And working professionally and respectfully with others in your industry
Enjoy this gorgeous couple - they're too good looking for their own good! I loved seeing these light and airy bohemian lakeshore bridals come together and how this springtime white and pink cascading bridal bouquet turned out. I really wish lilac, tulip, and peony season weren't quite so short :(
I'm also sharing some thoughts on politely navigating the networking world of the wedding industry, but this would be so applicable to many other work environments out there. And it isn't meant to be ranty or cranky or anything like that. More just food for thought and me writing about a topic I've been thinking a lot about lately. Feel free to share your thoughts below! And a huge thanks to Taynee Miller Photography for providing the gorgeous imagery for this blog post! Be sure and use the link below to check out her work!
Photography Credit: Taynee Miller Photography @tayneemillerphotography
Recently, a photographer posted on a group page of wedding vendors I’m a part of that a florist had reached out to her and asked for some of the photos from a wedding they both worked and she was unsure whether or not to charge the florist for the images and wanted some advice. Curious what everyone’s response would be (because as a florist I’m often in the same situation of needing good imagery for my portfolio) I was pleased to see that almost every photographer offered the same advice – that there are more pros to reaching out and sharing with others in the industry than there are cons!
I get it I really do! We all need to make money at our jobs. I get it that in every industry there are single moms, dads, and even dual income families that NEED the income to make ends meet. I get that there are families out there that are sooo strapped for cash, that losing even $1 may mean the difference between paying a bill and having enough food to eat. Believe me. We’ve been there. My husband was unemployed and underemployed for two years. There are so many times it came down to that dollar; how to earn it, how to keep it, or the best way to spend it with so many basic needs clamoring for attention.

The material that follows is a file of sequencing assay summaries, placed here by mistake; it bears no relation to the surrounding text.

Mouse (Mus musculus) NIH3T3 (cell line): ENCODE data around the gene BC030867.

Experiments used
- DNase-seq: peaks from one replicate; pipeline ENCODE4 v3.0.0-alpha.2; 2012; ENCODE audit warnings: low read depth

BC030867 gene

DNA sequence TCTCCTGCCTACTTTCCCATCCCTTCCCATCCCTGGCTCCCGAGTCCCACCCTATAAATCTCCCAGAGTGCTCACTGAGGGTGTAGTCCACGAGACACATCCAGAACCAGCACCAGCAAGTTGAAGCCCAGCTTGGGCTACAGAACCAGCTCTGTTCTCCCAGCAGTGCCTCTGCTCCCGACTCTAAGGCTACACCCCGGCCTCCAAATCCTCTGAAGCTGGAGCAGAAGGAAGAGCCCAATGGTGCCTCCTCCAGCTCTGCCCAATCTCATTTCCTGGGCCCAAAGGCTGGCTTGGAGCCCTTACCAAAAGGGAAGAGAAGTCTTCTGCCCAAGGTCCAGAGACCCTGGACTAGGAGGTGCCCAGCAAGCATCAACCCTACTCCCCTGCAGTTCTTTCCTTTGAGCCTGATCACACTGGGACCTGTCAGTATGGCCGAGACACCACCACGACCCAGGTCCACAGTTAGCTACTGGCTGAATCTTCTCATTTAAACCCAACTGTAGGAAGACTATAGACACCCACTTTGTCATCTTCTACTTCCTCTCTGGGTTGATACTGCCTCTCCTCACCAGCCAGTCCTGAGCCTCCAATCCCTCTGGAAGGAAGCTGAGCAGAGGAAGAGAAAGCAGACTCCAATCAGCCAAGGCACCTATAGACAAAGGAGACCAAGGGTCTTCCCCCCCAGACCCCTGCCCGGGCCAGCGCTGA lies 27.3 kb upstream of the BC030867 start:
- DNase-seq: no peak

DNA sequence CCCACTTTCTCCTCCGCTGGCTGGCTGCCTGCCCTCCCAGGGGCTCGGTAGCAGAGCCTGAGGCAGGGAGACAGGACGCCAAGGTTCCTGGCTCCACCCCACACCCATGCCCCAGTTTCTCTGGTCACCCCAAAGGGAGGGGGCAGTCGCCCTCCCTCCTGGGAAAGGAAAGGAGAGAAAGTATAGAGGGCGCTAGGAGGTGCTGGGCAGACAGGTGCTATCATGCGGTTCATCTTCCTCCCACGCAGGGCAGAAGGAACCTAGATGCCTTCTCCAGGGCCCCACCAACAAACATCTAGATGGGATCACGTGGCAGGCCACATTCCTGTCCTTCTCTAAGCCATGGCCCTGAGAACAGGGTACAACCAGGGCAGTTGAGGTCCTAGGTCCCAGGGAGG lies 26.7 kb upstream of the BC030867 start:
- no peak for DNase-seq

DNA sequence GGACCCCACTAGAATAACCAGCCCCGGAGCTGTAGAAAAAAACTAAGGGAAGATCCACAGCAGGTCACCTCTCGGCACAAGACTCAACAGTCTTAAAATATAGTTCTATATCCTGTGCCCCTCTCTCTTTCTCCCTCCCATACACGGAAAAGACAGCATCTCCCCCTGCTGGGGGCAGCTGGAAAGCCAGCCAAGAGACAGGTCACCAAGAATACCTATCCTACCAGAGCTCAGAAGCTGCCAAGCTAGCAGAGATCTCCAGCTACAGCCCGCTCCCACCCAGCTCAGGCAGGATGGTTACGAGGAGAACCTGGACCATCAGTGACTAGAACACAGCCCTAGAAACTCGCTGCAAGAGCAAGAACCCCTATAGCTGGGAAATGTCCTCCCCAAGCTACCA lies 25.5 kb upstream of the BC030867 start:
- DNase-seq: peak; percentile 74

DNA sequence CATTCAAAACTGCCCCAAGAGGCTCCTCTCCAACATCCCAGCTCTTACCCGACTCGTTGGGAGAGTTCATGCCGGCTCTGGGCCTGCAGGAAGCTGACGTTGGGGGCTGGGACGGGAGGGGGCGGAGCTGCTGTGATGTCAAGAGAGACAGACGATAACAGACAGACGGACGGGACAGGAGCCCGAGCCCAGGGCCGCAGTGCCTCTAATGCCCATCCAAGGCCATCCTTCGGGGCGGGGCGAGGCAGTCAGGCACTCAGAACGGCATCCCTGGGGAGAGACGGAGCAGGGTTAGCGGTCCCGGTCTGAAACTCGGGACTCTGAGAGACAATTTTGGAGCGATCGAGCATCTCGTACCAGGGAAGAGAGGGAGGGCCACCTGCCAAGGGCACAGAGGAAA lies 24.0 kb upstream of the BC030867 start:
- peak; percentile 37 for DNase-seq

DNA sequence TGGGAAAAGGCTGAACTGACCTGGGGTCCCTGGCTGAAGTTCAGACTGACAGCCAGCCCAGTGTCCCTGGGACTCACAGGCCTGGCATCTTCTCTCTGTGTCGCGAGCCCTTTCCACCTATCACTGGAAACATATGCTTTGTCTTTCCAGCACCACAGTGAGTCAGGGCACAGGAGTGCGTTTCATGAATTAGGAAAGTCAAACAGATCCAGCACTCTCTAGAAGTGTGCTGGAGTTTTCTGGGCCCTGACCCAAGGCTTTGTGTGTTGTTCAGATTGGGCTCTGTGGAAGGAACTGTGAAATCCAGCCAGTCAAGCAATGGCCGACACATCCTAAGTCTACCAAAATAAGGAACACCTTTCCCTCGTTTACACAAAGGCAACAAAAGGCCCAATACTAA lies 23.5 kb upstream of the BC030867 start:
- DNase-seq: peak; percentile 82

But, do we all need the almighty dollar so badly that there is no room to share and give back to our coworkers, community, or industry? I know that as a florist and cake artist, my talents lie in a certain direction. Sadly, that direction is not photography :( Which means that I really rely on the talents of other vendors in the wedding industry to help me keep portfolio, website, blog, and social media up and running and looking top notch and professional. If I had to pay for every. single. image. that would make this task and the task of making a profit on each wedding verrrrrry difficult. So I’m frequently that florist reaching out to photographers like, “Hey, we recently worked so and so’s wedding together! Would you be willing to share at least 3-5 final images from the bridals and the wedding that are good shots of the flowers for my portfolio?”
Most are very considerate and willing to share at least a few images. Others…are not. And I get why, but today I’d like to offer up a few points to consider when someone reaches out to you and how to handle it respectfully and professionally.